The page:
Efficiently Exploring Architectural Design Spaces via Predictive Modeling
Computer architects rely on cycle-by-cycle simulation to evaluate the impact of design choices and to understand tradeoffs and interactions among design parameters. Although several techniques reduce time per individual simulation, efficiently exploring exponential-size design spaces spanned by several interacting parameters remains an open problem: the sheer number of experiments renders detailed simulation intractable. We attack this via an automated approach for building highly accurate and confident predictive models of design spaces. We collect simulation data incrementally, giving reliable estimates of model error on the full parameter space at each step of the building process. As validation, we perform sensitivity studies on memory system and microprocessor design spaces (conducting over 300K detailed simulations). Our models generally predict IPC with less than 1-2% error, even when trained on as little as 2% of the full design space. Further, our mechanism is orthogonal to techniques that reduce simulation runtimes. SimPoint  reduces the number of simulated instructions per experiment by 8-62?. We reduce the total number of simulated instructions by 50-200?. Combining our approach with SimPoint reduces the number of simulated instructions required to complete thorough design-space explorations by 1000-13,000?. Our approach has potential to quantitatively and qualitatively transform computer architecture research, enabling studies heretofore beyond our computational abilities.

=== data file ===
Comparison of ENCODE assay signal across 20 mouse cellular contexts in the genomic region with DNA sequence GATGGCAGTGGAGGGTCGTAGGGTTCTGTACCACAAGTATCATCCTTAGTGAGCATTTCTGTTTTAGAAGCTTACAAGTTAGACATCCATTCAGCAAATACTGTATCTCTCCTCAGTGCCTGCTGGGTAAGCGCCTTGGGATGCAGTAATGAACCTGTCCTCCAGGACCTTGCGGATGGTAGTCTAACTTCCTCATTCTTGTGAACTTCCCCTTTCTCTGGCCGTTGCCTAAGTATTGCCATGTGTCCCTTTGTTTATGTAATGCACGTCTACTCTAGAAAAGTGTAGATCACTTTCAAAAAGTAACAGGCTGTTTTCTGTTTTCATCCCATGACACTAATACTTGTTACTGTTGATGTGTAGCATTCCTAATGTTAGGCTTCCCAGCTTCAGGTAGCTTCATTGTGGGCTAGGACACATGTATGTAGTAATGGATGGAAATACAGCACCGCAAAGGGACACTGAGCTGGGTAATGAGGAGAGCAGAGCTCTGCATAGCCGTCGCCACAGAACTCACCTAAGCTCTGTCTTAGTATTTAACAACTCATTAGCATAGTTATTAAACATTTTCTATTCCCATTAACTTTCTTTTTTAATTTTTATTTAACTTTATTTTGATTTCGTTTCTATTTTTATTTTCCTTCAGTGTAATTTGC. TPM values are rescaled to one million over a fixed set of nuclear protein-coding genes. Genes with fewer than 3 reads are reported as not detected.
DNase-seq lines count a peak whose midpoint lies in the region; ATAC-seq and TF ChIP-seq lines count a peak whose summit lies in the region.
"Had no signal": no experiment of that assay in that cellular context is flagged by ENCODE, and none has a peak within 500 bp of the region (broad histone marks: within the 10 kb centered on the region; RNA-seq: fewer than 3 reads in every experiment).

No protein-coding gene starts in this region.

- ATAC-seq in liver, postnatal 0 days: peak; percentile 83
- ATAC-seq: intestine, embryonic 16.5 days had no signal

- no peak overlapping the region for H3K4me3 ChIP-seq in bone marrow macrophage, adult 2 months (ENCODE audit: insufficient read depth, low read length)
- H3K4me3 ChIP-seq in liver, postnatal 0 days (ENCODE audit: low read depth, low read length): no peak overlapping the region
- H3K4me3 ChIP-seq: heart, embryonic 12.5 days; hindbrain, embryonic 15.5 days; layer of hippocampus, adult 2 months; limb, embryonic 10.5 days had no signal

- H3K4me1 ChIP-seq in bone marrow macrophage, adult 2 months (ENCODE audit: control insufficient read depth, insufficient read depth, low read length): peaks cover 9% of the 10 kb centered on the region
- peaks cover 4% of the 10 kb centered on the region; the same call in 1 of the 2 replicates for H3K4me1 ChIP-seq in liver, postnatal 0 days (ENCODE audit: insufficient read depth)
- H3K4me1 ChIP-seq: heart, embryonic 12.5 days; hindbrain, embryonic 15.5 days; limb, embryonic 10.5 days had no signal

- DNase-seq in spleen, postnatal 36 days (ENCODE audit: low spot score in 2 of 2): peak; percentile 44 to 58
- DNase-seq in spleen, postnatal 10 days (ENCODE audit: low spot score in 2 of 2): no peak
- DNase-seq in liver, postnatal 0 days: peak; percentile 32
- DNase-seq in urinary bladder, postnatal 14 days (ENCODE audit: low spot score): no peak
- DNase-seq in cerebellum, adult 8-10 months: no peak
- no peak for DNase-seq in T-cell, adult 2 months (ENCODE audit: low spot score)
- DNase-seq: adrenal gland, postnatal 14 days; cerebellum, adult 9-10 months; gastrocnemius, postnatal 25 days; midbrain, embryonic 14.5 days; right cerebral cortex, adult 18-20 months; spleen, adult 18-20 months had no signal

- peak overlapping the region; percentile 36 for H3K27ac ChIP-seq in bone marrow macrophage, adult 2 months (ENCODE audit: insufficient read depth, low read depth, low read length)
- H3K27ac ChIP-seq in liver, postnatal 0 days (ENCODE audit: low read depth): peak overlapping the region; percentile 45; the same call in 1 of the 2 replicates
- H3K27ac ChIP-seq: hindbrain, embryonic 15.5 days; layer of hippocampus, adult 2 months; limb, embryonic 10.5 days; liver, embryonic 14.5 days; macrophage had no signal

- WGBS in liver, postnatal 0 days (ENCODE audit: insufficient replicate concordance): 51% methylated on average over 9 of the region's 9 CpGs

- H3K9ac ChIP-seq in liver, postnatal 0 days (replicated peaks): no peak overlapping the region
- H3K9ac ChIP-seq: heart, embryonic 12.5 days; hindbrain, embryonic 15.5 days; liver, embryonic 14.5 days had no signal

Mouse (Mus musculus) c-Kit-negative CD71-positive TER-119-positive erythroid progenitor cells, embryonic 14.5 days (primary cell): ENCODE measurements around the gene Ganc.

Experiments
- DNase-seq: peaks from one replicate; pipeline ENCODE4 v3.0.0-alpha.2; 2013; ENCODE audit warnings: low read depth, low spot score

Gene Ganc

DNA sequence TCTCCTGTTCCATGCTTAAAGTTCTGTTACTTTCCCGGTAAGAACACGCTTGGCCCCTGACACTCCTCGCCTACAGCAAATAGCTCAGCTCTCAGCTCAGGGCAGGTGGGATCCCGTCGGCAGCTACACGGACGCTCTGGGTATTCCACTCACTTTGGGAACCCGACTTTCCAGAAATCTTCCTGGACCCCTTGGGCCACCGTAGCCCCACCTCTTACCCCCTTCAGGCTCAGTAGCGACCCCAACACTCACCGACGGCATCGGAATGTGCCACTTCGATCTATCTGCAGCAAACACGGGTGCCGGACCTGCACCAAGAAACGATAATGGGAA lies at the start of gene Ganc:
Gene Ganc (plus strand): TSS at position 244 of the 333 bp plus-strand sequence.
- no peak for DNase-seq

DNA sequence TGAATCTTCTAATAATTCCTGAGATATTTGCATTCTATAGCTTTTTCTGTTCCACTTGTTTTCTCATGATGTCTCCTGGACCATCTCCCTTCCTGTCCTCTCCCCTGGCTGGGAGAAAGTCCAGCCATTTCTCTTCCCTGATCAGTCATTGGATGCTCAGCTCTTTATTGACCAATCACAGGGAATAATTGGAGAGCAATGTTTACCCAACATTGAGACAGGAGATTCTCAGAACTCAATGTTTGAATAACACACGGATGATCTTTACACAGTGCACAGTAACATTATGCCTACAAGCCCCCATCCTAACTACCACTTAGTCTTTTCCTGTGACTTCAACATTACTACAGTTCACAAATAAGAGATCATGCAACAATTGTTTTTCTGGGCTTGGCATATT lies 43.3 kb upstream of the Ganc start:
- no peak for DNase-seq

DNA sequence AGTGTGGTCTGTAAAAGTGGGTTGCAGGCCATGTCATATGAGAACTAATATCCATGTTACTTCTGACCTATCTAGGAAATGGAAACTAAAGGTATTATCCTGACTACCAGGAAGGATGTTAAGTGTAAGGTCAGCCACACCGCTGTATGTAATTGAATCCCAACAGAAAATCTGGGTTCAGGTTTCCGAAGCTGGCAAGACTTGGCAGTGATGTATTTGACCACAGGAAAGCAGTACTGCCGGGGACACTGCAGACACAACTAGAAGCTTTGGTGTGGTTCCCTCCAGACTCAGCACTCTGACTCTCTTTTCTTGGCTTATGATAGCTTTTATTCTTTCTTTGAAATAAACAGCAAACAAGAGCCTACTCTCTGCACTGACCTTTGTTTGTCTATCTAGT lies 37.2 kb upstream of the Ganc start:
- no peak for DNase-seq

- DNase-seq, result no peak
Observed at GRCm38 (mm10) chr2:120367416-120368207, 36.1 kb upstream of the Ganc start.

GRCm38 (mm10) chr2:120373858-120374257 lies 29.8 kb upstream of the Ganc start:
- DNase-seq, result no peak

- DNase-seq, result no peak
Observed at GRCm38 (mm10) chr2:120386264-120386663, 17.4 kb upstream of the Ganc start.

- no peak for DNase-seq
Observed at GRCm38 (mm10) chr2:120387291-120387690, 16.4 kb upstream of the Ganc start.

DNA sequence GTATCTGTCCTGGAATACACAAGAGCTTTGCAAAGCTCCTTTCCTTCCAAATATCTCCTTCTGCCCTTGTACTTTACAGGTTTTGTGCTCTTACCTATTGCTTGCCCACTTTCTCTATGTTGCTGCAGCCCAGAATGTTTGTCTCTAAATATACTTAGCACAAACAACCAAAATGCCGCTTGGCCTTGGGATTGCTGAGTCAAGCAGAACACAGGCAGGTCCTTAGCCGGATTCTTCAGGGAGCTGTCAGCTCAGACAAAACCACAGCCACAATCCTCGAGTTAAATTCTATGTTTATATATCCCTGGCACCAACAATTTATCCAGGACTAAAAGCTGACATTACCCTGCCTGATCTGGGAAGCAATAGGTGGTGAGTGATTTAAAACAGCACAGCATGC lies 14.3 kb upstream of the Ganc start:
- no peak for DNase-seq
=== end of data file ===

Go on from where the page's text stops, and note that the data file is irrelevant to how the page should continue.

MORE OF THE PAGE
Computing Methodologies; Simulation and Modeling; Hardware; Performance Analysis
dissertation or thesis